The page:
Do you doubt that the illusion of combat is intensified by enclosing the participants? If so, visualize a Frazier-Ali fight held not in a ring but on a basketball floor. An interesting brawl, yes, but the dynamic tensions of a prizefight, never. And the same goes for tennis. The difference between today's tennis and tennis within a barriered court is the difference between a firecracker exploding on open ground and exploding under a tin can.
We've added the combat, now let's add the risk. Don't search the shelf, it's already here: again, the barriers.
Question: What is baseball's most thrilling play? Answer: The outfielder's leap against the wall, which at the last instant turns a home run into an out. Watching a fielder risk broken bones, we are acutely aware that to him nothing matters but the catch. He must make it. And while we admire his artistry, we are awed by his courage. We've all admired the artists at Forest Hills, but when was the last time one awed you?
Tennis has no equivalent of this catch against the wall. Table tennis has. In fact the barriers around the table are the single most important stage prop from which the game gets its special gutsy look. These barriers are usually made of thin panels of wood and constructed in five-foot sections so that if a player should actually run into one only that section topples, not the entire enclosure. Great table-tennis players are artists, too, just as great tennis players are—but, confronting each other in a closed space, they don't look quite as artsy.
Sure, I have occasionally seen table-tennis players finish a match with skinned shins; I have even seen them somersault right over a barrier (sensational) and still return a smash, just as an outfielder might end up in the seats yet still be clutching the ball. But these collisions are rare. The barriers confine the players; they do not cramp them. It is the illusion of risk that's important, illusion created by the proximity of danger. To appreciate the effect of the illusion, consider this parallel: suppose polevaulting substituted for its fragilely balanced but solid-looking crossbar a fine black thread invisible to the crowd. The illusion of risk immediately vanishes. No gasps will be heard as the vaulter narrowly skims over the bar. Air is no hazard. And that's why I insist on opaque rather than see-through barriers, such as netting, for our tennis court. The risk must at least look real.
Finally, there are two other desirable effects of barriers. First, tennis would look bigger, not smaller, as you might guess. Doesn't a painting look larger after being framed? Second, the ball will seem to be moving faster, just as a ball thrown across a room seems more lethal than a ball thrown outdoors.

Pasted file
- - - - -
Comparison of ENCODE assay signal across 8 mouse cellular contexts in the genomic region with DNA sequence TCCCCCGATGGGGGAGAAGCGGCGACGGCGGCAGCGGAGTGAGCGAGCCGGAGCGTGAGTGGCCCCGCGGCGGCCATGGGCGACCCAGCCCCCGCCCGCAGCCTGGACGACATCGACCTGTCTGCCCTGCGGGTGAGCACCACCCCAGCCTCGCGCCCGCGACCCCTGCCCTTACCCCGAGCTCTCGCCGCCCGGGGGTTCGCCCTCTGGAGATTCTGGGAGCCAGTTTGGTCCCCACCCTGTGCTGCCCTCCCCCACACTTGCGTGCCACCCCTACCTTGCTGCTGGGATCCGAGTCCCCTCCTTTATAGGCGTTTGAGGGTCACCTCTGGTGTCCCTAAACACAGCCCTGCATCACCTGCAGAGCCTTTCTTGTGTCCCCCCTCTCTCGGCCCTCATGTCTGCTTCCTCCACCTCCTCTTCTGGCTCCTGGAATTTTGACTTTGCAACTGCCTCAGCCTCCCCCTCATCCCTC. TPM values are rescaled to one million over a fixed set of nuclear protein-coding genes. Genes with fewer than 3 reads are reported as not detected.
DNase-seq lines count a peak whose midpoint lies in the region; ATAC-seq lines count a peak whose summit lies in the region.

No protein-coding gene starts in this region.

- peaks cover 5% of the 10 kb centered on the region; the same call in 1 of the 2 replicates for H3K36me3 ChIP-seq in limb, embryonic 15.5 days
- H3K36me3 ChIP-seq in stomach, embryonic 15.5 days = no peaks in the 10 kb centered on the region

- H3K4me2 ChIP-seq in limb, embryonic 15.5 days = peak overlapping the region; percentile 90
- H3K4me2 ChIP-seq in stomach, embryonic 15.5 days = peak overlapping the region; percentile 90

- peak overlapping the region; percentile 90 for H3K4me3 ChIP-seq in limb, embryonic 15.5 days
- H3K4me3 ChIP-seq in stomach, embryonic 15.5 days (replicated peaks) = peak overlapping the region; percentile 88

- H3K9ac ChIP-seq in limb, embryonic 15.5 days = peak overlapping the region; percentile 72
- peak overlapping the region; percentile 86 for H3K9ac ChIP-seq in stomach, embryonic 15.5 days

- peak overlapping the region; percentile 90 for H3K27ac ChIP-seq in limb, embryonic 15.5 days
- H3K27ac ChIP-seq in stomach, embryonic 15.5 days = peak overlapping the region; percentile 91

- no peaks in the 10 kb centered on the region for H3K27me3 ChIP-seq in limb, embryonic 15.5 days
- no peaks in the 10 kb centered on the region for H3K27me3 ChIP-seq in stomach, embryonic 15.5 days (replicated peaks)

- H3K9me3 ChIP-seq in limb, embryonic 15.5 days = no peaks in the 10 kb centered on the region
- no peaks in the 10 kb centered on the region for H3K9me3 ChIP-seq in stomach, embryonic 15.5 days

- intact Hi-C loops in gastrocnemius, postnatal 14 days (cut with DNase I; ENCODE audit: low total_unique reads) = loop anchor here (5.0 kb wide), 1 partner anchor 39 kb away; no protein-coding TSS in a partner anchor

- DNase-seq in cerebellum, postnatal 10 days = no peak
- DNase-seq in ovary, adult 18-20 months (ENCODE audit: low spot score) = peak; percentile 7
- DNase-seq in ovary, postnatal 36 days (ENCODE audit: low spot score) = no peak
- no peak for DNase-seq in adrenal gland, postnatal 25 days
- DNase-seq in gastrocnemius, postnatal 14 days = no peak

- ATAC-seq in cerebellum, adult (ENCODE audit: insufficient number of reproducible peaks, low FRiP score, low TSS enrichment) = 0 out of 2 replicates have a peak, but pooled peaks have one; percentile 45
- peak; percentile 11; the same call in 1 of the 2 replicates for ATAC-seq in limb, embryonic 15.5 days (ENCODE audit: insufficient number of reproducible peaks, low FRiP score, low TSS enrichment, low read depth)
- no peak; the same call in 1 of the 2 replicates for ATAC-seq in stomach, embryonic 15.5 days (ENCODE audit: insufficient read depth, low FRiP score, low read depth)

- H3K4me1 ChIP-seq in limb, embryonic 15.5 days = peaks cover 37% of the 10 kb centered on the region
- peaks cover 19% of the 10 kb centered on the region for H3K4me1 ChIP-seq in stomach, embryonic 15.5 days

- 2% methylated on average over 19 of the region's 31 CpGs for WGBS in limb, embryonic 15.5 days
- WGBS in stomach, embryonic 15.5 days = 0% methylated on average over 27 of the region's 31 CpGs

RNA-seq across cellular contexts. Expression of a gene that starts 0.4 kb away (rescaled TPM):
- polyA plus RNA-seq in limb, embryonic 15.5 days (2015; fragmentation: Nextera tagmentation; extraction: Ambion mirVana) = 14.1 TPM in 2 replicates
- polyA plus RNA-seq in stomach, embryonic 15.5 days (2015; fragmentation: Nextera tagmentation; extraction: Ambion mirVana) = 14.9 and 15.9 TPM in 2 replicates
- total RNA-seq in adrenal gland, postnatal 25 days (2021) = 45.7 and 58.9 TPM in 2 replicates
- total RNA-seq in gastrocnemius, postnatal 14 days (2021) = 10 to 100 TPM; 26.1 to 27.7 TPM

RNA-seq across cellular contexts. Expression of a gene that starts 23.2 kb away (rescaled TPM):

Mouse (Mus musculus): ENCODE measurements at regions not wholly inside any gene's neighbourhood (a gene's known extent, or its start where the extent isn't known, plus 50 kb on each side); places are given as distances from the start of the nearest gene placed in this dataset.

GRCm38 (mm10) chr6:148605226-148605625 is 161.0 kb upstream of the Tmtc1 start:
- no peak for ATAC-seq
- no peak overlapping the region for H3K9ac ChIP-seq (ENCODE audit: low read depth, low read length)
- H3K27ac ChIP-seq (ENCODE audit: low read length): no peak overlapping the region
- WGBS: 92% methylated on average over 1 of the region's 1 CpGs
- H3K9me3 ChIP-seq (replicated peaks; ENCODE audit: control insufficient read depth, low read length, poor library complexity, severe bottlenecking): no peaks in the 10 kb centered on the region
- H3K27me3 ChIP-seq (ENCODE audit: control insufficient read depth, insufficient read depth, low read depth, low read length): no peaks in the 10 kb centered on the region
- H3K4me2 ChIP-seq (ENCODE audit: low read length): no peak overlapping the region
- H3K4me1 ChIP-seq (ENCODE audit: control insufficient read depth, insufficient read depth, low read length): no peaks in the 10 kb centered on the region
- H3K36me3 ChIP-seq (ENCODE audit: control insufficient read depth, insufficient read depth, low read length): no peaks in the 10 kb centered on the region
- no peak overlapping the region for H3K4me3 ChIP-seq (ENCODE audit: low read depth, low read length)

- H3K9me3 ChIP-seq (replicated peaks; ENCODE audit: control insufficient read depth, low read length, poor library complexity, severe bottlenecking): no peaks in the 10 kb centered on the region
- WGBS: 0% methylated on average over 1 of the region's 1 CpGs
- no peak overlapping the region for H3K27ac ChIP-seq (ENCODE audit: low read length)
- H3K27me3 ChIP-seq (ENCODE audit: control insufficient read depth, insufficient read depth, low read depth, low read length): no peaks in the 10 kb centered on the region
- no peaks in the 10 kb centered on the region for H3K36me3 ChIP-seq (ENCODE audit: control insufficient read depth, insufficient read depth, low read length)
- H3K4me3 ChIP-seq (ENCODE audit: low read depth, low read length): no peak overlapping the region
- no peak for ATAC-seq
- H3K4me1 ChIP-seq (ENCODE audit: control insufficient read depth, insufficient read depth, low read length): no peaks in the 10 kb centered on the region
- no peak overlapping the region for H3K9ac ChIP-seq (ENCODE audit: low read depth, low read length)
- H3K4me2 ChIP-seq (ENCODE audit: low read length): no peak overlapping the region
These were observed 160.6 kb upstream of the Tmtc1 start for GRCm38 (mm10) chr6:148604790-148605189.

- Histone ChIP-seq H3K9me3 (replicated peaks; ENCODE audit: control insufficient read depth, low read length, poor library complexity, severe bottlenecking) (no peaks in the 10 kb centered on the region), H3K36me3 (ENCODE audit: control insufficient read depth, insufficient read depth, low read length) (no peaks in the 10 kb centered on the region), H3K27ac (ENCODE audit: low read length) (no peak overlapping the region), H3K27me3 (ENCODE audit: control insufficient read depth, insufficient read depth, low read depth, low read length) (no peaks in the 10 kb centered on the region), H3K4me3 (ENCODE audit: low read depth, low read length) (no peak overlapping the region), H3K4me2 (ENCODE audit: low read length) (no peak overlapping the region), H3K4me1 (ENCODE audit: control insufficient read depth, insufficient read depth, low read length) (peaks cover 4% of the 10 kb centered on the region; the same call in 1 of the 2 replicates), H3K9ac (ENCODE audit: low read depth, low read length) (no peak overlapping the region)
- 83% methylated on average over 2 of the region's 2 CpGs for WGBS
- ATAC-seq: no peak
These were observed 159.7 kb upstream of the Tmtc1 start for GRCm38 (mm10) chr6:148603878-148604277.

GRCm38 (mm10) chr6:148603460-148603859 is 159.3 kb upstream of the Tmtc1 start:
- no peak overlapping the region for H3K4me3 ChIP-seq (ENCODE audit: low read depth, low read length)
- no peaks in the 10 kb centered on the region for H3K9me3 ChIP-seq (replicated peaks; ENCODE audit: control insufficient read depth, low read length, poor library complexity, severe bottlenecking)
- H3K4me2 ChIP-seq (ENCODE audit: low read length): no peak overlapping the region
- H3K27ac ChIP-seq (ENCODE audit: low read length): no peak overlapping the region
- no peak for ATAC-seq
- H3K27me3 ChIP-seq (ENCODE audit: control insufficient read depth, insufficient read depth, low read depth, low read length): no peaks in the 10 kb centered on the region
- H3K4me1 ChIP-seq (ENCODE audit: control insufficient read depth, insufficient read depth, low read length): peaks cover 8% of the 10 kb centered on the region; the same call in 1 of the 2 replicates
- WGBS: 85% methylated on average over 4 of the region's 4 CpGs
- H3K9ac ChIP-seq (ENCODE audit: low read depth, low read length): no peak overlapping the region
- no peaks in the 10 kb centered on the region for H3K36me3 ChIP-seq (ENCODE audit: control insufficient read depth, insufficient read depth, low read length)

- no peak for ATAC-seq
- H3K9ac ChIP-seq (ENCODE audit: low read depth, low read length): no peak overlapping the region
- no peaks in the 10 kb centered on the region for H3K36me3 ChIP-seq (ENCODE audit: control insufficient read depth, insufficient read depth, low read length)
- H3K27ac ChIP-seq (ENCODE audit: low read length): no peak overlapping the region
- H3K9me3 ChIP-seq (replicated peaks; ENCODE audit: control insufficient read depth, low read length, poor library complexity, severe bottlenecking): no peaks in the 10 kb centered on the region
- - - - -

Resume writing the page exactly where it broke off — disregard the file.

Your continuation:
Now let's consider another aspect of the overall staging. The position of the audience itself. Spectator seating, I say, must begin 2½ feet behind the court barriers and on all four sides. The crowd must sit behind a barrier of its own, slightly higher than the court barriers. The two barriers thus create a narrow aisle between the crowd and players. Actually, in terms of drama I would prefer to put the crowd right up against the court, but we need that aisle, as you shall see. The seating should slope upward and, to create the effect I'm seeking, about 1,500 seats would be needed. For, you see, it would be a ringside.
As for the narrow aisle, my plot is to station the linesmen there. Their function, after all, is mechanical and impersonal. Robots would be better, but until they are invented we need linesmen who should not intrude upon the stage. The combat area belongs to the players. Only the umpire, a supervisor whose decisions are more human, should be allowed within the barriers. He becomes the referee in boxing.
Out with the ball boys, too. The sideline barriers would be broken in the center, just opposite the net posts, by a narrow slit. This permits the ball boys, after clearing netted balls, to return to the neutrality of the aisle. A similar slit is left at the four corners for the baseline ball boys, but it must be very thin lest the illusion of a solid wall disappear. During the play the ball boys would sit on stools in the aisle.
Thus by isolating the players we dramatize them further. We fix the spectator's eyes on stage center, undistracted—just as we not only frame a painting but mat it as well.